A microcomputer inserted into hearts could save millions of lives - here's how it works

Medical technologists have invented a tiny microcomputer that could potentially save millions of lives.

The V-Lap device, created by medical company Vectorious, sits in the left atrium in the heart to directly monitor real-time blood pressure levels. The small surgically inserted device will be able to assist patients with medicine dosage and help doctors to indicate issues much quicker.

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The CEO of Vectorious, Oren Goldshtein, said, "It will enable doctors to adjust the paid the device represents a real step change in management of heart disease for the one million people living with heart failure in the UK and many millions more worldwide.

“By having individual, long-term data for each patient, doctors will be able to react to each individual, rather than resorting to what often amounts to estimations that are currently the case.”

“It will enable doctors to adjust the patient’s medication early, remotely, and as a result avoid their condition worsening."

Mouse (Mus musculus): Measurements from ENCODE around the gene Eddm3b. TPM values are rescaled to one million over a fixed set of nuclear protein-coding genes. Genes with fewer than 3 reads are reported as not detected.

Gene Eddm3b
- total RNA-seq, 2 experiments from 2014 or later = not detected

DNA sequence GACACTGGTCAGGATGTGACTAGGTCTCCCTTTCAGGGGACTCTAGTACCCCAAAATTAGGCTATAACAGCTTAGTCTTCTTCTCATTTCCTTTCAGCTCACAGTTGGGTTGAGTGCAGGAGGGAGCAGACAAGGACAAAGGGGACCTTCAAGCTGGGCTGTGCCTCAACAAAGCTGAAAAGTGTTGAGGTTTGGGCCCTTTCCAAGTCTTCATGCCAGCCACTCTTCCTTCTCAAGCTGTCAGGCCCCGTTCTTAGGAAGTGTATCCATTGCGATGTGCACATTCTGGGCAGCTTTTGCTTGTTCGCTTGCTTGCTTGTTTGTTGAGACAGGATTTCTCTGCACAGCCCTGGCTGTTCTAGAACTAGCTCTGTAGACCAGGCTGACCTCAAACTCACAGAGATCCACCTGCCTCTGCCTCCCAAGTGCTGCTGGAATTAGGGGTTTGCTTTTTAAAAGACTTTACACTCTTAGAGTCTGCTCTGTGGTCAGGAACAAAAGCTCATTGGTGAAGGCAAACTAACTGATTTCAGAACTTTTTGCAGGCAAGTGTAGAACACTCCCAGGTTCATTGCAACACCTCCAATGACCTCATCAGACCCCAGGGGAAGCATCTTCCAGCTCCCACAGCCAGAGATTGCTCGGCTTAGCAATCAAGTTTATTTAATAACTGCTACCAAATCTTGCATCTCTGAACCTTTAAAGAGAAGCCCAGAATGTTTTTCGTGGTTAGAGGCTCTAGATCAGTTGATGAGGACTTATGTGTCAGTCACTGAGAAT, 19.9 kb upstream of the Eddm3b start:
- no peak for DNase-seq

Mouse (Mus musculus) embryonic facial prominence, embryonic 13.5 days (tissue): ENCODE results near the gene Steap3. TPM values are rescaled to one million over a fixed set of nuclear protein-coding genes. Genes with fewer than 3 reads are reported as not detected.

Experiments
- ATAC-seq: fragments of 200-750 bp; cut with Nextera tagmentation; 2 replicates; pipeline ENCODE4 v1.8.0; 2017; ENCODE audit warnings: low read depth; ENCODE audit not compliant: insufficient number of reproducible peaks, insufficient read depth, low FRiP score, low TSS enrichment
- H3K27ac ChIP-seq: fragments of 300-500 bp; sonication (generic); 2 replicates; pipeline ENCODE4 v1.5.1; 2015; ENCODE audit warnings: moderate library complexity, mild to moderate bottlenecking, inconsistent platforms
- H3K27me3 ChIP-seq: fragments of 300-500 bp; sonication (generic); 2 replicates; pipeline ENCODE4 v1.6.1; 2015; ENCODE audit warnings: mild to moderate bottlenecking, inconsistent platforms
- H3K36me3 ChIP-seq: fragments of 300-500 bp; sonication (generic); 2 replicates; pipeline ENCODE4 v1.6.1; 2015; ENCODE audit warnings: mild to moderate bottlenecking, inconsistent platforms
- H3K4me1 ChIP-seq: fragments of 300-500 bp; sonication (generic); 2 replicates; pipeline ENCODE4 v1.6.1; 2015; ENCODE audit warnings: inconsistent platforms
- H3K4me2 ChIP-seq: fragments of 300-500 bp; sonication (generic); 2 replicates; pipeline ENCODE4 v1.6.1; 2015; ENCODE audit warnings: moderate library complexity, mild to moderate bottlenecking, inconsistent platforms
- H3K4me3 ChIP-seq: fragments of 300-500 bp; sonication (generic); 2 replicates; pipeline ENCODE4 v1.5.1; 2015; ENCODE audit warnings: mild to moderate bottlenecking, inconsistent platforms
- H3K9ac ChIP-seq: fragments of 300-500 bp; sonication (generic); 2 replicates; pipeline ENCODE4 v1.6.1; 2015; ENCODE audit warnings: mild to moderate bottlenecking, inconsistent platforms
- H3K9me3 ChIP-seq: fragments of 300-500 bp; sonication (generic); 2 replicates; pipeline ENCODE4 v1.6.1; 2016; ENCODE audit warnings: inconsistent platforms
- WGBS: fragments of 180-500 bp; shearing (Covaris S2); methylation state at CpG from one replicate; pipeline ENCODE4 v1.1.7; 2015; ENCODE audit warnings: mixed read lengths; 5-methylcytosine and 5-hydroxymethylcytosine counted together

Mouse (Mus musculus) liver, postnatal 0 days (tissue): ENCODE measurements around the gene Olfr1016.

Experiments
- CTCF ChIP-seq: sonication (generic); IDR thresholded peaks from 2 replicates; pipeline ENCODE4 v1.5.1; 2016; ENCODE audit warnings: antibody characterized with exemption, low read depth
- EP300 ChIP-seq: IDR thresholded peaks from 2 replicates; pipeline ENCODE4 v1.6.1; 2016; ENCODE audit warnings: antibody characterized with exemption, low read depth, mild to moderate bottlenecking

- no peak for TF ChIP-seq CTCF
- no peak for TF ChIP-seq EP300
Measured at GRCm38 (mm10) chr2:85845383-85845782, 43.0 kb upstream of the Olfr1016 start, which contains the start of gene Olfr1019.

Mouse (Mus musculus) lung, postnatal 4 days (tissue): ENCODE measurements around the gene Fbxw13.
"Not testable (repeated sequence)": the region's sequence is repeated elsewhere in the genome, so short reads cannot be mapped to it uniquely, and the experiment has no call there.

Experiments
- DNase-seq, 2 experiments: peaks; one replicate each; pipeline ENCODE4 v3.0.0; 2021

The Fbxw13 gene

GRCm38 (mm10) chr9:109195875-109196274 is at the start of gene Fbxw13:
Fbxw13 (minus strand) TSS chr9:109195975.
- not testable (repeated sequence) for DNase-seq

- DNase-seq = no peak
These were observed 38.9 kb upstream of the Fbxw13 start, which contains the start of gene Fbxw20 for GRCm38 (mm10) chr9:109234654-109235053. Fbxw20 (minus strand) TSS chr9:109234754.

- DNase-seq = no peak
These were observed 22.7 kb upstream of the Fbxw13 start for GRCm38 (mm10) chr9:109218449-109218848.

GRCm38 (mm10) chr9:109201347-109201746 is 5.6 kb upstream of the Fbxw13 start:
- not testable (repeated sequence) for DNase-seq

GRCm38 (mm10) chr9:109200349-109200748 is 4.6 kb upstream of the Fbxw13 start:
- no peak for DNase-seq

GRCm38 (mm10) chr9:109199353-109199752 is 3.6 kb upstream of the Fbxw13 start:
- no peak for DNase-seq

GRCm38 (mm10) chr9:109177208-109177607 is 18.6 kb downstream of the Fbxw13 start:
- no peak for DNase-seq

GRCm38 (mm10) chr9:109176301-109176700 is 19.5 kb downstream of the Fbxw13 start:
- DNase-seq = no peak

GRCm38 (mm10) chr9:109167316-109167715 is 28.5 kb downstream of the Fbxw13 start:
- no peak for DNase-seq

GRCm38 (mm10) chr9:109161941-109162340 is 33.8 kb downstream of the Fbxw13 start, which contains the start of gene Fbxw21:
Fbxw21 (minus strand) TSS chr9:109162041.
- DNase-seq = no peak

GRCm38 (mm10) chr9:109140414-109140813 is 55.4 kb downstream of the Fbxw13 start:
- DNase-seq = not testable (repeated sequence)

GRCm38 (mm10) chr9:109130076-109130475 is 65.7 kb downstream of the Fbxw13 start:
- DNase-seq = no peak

The V-Lap device sits in the left atrium of the heart and sends medical information to your doctor (Image: Vectorious)

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Globally, this device has the ability to help over 26 million people worldwide suffering from heart failure.

Speaking to the BBC, Dr Zachary Whinnet from Imperial College London said, "Up until now we have never been able to get this data. We can adjust the medication at an early stage, which reduces symptoms and critically reduces admissions into hospital."

First patient to have it fitted

Andrew Smith, a 71 year old from Cornwall is the first person in the UK to have the device fitted. He had the surgery last November.

He told the Daily Mail, "Working in a high-pressure job 15 years ago, I had quite an unhealthy lifestyle. I’d drink a bottle of wine a day and weighed 16st, so at 6ft tall I was clinically obese. One morning I had excruciating chest pains and thought it was the return of a hernia I’d had. Rather than go to hospital, my wife Sue drove me to the GP."

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It was confirmed later that Andrew was having a heart attack. He had the device implanted into his heart during an hour long procedure.

He added, "It’s wonderful to know I’m continually monitored to keep me safe, and I hope this will one day help many more patients"

The device is entirely wireless and patients don't need to undergo surgery to have the batter replaced such as with pacemakers. The V-Lap can be charged remotely by a chest strap worn by the patient twice a day. It can send information to any doctor that requires the patient observations.

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